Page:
This village of around 250 people has starred on screen on a number of occasions.
In July 2014, the Grand Depart of the Tour de France swept through the streets in this corner of Swaledale during stage one of the spectacle that took riders from Leeds to Harrogate but its televisual exposure dates further back.
It featured in the ‘Hampered’ episode of All Creatures Great and Small as the venue for the Darrowby Flower Show, while the murder scene of the 1982 film Evil Under the Sun was also shot here.
Continuing that chilly theme, it is a skeleton, found on Muker Common in the early 20th century, that hints at the early occupation of the area, with the bones said to date back to Bronze Age times.
According to The Cambridge Dictionary of English Place Names, the name of Muker is Norse in origin and means “the narrow newly cultivated field”.
Fittingly, agriculture is the mainstay of the local economy, seeing off the rise and fall of the village’s boom as a lead mining centre during the late 18th century and as a major centre for hand knitting - industries that spurned many of the thatched cottages and workshops that are found here.
Many of those farming incomes are, in keeping with any other pretty Dales villages and many others besides, topped up by tourism diversifications to service the walkers and campers who flock throughout the year.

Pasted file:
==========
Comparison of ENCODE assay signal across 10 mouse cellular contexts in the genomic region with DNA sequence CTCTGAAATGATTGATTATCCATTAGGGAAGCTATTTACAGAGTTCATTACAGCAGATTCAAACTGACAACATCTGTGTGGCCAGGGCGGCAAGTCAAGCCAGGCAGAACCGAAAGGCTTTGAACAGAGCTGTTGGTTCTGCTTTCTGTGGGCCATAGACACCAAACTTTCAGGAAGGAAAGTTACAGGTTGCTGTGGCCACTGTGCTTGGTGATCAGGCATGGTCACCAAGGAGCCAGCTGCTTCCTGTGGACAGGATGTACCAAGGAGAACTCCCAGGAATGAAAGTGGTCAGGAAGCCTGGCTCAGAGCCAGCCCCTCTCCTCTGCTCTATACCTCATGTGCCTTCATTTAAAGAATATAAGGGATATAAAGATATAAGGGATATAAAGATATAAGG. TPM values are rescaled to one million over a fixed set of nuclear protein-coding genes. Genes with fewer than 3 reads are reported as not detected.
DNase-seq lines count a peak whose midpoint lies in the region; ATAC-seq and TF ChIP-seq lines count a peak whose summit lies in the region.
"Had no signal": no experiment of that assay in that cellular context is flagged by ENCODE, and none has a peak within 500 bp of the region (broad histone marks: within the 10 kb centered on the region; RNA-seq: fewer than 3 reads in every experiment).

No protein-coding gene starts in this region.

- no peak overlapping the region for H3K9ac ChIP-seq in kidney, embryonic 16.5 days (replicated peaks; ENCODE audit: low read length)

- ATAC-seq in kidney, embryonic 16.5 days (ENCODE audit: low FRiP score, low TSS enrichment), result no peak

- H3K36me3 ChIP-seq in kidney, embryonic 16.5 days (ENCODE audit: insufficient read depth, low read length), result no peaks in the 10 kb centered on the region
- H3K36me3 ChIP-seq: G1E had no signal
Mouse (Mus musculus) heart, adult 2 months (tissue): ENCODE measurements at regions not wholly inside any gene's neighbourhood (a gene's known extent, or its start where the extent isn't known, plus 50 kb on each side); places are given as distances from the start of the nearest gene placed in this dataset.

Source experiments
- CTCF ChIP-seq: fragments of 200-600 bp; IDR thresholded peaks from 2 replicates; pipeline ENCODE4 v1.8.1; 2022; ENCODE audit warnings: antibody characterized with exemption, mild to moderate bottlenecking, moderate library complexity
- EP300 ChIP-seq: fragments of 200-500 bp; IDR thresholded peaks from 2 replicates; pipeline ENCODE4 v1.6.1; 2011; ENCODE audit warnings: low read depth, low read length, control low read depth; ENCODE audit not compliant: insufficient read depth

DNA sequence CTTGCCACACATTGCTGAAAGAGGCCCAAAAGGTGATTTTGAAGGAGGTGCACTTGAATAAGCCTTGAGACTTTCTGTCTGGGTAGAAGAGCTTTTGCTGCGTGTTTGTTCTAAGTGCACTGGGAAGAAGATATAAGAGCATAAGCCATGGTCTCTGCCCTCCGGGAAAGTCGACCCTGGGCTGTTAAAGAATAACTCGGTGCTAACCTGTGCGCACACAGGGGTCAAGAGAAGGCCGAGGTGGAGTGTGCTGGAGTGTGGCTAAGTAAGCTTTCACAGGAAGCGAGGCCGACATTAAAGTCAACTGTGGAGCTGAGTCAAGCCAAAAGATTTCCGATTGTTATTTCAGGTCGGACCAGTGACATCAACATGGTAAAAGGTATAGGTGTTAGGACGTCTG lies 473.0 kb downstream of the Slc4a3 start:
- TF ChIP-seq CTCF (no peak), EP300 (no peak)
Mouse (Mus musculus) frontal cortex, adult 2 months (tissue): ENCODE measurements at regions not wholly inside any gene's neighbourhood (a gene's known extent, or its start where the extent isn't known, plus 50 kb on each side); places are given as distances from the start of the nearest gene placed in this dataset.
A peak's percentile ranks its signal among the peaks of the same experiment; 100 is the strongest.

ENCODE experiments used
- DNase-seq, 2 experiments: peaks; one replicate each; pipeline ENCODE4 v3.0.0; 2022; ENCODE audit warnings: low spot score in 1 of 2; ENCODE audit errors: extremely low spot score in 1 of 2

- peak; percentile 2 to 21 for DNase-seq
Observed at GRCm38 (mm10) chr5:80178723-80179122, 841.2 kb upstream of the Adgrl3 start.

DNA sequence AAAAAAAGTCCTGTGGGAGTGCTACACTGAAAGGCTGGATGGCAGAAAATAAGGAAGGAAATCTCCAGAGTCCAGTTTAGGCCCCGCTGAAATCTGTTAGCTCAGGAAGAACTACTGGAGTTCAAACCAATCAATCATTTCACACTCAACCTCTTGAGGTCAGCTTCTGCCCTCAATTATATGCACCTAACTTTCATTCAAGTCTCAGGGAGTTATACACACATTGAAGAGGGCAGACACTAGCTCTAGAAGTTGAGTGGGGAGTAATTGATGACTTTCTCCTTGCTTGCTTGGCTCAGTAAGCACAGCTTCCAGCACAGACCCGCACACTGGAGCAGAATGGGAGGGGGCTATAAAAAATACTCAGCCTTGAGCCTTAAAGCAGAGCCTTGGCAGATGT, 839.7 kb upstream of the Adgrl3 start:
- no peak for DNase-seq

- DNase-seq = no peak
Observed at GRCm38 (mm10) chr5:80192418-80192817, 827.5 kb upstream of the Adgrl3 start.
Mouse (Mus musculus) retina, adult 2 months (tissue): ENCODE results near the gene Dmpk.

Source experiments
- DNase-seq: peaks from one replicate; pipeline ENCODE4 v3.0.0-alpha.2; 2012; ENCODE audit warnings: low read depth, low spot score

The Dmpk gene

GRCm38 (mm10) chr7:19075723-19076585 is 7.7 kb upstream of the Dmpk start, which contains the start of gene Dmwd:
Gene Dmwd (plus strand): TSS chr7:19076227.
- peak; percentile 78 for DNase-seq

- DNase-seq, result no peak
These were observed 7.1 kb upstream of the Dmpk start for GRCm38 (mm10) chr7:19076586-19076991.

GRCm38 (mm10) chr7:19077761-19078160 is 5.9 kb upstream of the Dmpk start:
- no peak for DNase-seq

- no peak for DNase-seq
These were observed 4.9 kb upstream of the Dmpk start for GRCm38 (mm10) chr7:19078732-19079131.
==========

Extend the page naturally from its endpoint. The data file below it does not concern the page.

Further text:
One sight that is worth the trip for those looking to tramp through the local countryside is Muker Meadows, a Site of Special Scientific Interest just north of the village itself.
These 12 traditionally managed meadows contain a wide variety of wildflowers and grasses including such evocatively named species such as wood crane’s-bill, melancholy thistle, pignut, Lady’s mantles and rough hawkbit.
A good circular walk starts from the village and heads north on flagged footpaths through a series of meadows for a little less than a mile before crossing the River Swale and back again to return to Muker.
Tanya St. Pierre, project officer for the Yorkshire Dales Millennium Trust which worked with farmers to restore some of the meadows in Muker, said: “Muker is a very beautiful village anyway but the meadows are a feature of the village that people come in the summer months to see - it’s one of the village’s star attractions.
“Mid-June is the best time to go and see the meadows looking their best before they get cut.”
These rare examples of upland hay meadows are known to contain up to 120 different botanical species.
Many will know the village for Muker Silver Band, which is celebrating its 120th year having been formed in 1897 Formed to celebrate Queen Victoria’s Diamond Jubilee.
Muker Show is held on the first Wednesday in September and will celebrate its 113th annual occasion next year.
The Farmers Arms is the popular village pub where Chris and Karen Stanley became its owners in September.